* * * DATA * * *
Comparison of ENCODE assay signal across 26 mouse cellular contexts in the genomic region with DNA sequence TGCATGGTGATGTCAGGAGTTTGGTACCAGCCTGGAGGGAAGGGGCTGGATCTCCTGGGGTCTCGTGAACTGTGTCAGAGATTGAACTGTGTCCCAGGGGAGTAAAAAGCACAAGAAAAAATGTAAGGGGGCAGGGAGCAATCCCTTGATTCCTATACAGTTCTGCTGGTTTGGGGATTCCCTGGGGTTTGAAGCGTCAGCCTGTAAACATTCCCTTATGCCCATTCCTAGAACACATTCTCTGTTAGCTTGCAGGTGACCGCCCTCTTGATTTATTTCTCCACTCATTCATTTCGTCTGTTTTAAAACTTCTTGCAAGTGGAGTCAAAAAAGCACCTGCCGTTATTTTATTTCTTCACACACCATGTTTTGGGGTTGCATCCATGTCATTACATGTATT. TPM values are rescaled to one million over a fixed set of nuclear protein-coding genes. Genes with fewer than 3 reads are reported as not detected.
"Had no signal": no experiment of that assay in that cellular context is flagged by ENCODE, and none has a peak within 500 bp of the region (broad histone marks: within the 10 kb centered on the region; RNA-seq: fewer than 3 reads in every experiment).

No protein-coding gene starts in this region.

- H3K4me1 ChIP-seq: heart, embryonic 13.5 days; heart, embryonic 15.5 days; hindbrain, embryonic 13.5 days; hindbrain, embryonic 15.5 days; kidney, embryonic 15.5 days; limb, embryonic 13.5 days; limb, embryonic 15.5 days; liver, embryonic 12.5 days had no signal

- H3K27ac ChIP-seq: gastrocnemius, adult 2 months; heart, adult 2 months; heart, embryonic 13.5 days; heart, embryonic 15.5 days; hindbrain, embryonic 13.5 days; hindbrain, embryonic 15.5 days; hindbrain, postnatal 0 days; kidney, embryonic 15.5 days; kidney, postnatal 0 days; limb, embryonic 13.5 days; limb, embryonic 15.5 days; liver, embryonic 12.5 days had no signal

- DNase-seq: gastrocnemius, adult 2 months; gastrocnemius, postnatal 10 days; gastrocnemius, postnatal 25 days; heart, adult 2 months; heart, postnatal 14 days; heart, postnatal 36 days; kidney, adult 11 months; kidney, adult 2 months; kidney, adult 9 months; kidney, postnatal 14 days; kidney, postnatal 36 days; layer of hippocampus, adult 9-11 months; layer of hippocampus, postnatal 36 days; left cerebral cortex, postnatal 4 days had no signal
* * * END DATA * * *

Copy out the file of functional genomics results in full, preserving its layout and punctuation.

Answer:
Comparison of ENCODE assay signal across 26 mouse cellular contexts in the genomic region with DNA sequence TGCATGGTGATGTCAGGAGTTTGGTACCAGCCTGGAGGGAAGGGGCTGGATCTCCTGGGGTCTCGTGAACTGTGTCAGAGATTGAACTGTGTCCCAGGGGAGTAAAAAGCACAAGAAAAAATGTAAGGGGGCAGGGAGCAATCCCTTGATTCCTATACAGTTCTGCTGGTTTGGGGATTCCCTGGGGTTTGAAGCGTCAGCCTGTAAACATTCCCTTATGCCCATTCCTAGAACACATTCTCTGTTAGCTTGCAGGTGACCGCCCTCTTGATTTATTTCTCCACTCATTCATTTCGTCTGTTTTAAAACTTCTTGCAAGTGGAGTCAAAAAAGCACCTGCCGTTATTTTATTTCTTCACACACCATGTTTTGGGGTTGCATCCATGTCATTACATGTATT. TPM values are rescaled to one million over a fixed set of nuclear protein-coding genes. Genes with fewer than 3 reads are reported as not detected.
"Had no signal": no experiment of that assay in that cellular context is flagged by ENCODE, and none has a peak within 500 bp of the region (broad histone marks: within the 10 kb centered on the region; RNA-seq: fewer than 3 reads in every experiment).

No protein-coding gene starts in this region.

- H3K4me1 ChIP-seq: heart, embryonic 13.5 days; heart, embryonic 15.5 days; hindbrain, embryonic 13.5 days; hindbrain, embryonic 15.5 days; kidney, embryonic 15.5 days; limb, embryonic 13.5 days; limb, embryonic 15.5 days; liver, embryonic 12.5 days had no signal

- H3K27ac ChIP-seq: gastrocnemius, adult 2 months; heart, adult 2 months; heart, embryonic 13.5 days; heart, embryonic 15.5 days; hindbrain, embryonic 13.5 days; hindbrain, embryonic 15.5 days; hindbrain, postnatal 0 days; kidney, embryonic 15.5 days; kidney, postnatal 0 days; limb, embryonic 13.5 days; limb, embryonic 15.5 days; liver, embryonic 12.5 days had no signal

- DNase-seq: gastrocnemius, adult 2 months; gastrocnemius, postnatal 10 days; gastrocnemius, postnatal 25 days; heart, adult 2 months; heart, postnatal 14 days; heart, postnatal 36 days; kidney, adult 11 months; kidney, adult 2 months; kidney, adult 9 months; kidney, postnatal 14 days; kidney, postnatal 36 days; layer of hippocampus, adult 9-11 months; layer of hippocampus, postnatal 36 days; left cerebral cortex, postnatal 4 days had no signal